Hong Kong’s MPF market can be more competitive if scheme members step up
Your correspondent Antony W. Wood (“New eMPF system may not lead to lower charges for employees”, September 13) may not be aware that there are two types of accounts under the Mandatory Provident Fund (MPF) System: contribution accounts and personal accounts.
Holders of both types of account have complete say over how to allocate their assets among the funds in the scheme. On top of that, personal account holders are free to move their MPF assets to any other fund of any other scheme without having to involve their current employer.
At present, the majority (about 60 per cent) of the 9.3 million MPF accounts are personal accounts. If the personal account holders want to move the assets to another scheme, all they need to do is to fill in a form and pass it to the relevant trustee.
For contribution accounts, set up for one’s current employment, the account holders can transfer the MPF benefits arising from their own (not employers’) mandatory contributions to a scheme of their choice once every year. Again, they only have to fill in a form for the transfer to be done.
The above transfers are all free of charge. In total, around 70 per cent, or HK$538 billion of all MPF assets as at July 31, are transferable by scheme members.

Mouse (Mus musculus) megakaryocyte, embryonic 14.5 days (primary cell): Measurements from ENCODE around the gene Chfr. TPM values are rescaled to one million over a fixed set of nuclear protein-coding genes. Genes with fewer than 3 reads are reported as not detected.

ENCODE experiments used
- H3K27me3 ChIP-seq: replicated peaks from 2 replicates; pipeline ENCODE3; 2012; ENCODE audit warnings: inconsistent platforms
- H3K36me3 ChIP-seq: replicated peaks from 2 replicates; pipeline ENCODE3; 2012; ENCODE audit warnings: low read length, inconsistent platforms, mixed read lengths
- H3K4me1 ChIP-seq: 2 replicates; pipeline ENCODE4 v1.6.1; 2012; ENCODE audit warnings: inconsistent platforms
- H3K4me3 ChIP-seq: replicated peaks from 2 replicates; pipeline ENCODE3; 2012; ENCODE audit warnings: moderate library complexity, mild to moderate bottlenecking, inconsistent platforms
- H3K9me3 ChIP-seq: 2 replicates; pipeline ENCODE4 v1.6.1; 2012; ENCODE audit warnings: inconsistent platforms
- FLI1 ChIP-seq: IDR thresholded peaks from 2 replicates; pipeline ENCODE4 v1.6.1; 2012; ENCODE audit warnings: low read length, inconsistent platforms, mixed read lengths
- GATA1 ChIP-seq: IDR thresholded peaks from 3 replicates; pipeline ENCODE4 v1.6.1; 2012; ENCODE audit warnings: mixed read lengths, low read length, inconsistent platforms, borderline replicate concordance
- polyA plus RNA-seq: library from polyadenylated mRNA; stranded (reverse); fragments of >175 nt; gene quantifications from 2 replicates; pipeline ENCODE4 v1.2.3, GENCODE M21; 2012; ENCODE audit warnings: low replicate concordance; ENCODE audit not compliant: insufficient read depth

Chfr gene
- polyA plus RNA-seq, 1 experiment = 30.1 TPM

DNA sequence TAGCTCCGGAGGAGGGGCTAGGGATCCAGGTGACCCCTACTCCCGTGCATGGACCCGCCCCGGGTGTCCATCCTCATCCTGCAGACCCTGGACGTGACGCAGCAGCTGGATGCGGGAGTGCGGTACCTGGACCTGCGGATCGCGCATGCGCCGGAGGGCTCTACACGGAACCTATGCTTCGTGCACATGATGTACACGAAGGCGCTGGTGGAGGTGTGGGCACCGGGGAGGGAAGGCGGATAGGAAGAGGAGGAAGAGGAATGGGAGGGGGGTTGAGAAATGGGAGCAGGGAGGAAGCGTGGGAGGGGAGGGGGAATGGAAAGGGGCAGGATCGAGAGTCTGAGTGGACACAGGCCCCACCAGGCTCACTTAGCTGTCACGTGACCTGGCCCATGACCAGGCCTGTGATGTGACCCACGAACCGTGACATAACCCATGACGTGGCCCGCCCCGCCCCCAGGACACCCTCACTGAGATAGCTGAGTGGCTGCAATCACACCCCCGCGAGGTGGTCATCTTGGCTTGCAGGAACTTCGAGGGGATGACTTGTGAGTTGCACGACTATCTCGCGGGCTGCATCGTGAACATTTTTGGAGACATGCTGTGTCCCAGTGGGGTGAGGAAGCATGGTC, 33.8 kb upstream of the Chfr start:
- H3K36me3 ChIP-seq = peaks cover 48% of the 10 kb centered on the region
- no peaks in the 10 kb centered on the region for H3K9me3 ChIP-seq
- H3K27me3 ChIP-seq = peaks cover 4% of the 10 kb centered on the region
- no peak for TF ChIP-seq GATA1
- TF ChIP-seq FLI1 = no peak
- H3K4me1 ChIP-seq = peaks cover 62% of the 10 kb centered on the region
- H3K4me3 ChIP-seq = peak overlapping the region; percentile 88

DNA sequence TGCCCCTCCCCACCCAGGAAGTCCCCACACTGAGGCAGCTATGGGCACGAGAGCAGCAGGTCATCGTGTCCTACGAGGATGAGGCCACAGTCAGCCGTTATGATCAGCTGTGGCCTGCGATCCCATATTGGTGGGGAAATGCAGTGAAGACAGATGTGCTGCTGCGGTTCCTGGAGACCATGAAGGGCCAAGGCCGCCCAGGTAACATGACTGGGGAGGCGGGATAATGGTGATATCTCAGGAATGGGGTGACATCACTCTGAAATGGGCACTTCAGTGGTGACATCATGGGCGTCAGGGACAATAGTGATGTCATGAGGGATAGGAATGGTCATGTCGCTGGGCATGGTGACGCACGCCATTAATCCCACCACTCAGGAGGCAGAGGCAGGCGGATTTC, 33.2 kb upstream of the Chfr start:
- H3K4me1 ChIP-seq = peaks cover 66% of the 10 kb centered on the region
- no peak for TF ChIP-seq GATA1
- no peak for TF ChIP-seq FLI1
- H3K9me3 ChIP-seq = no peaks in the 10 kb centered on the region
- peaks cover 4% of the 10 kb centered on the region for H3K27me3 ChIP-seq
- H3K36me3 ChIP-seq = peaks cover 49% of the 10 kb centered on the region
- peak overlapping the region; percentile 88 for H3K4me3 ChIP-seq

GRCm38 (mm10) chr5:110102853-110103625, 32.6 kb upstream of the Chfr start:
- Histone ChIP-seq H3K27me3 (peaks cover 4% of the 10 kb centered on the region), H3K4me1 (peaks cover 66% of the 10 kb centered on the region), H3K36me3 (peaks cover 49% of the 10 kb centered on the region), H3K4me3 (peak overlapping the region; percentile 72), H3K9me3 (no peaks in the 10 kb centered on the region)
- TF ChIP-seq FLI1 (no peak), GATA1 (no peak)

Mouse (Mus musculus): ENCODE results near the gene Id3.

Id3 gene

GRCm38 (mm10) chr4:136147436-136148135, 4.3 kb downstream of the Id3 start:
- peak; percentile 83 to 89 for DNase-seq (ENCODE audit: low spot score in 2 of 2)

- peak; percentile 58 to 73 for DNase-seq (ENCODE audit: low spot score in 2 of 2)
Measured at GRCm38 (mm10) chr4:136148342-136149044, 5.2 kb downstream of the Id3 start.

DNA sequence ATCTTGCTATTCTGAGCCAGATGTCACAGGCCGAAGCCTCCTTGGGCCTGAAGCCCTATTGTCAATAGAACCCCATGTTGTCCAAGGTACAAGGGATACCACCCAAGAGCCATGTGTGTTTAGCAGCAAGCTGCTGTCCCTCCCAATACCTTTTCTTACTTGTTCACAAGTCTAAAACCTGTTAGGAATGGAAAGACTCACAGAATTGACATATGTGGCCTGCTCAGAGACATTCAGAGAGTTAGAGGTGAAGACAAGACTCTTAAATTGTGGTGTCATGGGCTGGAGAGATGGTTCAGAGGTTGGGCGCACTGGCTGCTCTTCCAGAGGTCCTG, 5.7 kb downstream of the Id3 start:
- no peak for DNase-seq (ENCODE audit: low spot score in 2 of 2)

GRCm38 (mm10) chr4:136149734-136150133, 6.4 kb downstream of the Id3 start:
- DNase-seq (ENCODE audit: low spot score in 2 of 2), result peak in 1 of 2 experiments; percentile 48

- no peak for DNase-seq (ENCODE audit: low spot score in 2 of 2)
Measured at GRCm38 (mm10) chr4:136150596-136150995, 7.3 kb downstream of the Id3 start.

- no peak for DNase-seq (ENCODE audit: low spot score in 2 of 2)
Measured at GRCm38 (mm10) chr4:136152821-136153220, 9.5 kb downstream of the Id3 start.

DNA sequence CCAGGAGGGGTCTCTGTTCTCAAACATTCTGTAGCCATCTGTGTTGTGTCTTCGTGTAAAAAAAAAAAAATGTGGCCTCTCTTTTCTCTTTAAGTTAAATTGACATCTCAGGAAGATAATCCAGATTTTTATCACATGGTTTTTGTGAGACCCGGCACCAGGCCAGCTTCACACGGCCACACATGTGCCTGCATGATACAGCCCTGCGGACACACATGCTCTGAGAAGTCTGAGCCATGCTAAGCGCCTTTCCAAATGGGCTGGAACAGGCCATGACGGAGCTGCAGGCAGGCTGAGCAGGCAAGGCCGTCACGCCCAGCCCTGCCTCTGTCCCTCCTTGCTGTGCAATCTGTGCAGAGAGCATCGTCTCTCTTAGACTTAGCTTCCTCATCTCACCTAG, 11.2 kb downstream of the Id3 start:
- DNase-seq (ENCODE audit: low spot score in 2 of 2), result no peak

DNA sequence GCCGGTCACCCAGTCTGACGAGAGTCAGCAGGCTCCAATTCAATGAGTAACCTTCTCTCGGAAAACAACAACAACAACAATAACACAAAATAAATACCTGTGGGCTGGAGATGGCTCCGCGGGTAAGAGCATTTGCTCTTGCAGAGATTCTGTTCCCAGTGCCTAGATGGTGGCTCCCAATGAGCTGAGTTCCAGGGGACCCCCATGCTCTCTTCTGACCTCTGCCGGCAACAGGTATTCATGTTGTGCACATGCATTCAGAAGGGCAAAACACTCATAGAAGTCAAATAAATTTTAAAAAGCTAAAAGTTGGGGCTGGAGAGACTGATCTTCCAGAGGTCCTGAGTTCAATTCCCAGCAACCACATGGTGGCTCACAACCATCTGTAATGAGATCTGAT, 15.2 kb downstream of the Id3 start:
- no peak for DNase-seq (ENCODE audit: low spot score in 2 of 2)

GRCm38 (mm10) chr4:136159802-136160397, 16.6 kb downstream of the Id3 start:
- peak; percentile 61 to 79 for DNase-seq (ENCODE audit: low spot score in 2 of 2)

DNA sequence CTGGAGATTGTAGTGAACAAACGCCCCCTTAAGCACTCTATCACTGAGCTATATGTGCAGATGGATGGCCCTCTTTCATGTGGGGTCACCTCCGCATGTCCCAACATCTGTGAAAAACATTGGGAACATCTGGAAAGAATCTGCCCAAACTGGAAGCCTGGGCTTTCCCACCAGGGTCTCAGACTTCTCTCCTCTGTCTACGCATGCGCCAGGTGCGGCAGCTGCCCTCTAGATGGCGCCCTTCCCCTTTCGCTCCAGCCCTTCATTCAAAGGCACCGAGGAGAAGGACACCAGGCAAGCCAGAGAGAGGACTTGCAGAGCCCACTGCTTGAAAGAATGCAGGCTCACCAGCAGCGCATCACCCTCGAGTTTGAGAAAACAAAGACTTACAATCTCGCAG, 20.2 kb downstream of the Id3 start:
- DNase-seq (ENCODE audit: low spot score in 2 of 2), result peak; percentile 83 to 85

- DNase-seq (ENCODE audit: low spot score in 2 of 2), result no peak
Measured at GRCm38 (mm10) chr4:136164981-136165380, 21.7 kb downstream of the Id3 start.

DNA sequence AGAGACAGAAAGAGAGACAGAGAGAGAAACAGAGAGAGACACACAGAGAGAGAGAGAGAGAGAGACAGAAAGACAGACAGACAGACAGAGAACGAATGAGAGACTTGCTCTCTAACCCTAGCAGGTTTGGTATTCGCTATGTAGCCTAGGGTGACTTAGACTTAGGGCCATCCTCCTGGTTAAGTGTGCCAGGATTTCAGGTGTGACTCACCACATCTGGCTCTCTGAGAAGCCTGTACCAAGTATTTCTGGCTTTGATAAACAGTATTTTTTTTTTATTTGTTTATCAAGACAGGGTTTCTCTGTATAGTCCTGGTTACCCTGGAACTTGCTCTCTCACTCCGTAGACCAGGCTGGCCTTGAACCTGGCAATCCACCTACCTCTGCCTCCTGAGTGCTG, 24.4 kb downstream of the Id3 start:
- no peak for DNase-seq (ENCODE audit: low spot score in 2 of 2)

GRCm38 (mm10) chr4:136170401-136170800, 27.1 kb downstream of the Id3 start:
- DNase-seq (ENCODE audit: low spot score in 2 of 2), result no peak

We, however, agree that despite a high percentage of assets being transferable, the MPF market is not competitive enough. We call on scheme members to take action. We hope employers and company chief executives, including Mr Wood, will join us in encouraging staff to pay more attention to their MPF investment to strengthen the demand side of the system.
There is also another point raised by Mr Wood which we would like to clarify. The current average 1.56 per cent fund expense ratio of MPF funds reflects not merely investment management fees. The operation of MPF funds involves some specific scheme administration work, such as collecting and allocating contributions, assisting in chasing employers for outstanding contributions and so forth.
These are some of the tasks and associated costs that come with a mandatory pension system that do not apply in the context of a simple investment product.
Comparing MPF fund fees with those of a retail investment product is not a like-for-like comparison.
Cheng Yan-chee, chief corporate affairs officer and executive director, Mandatory Provident Fund Schemes Authority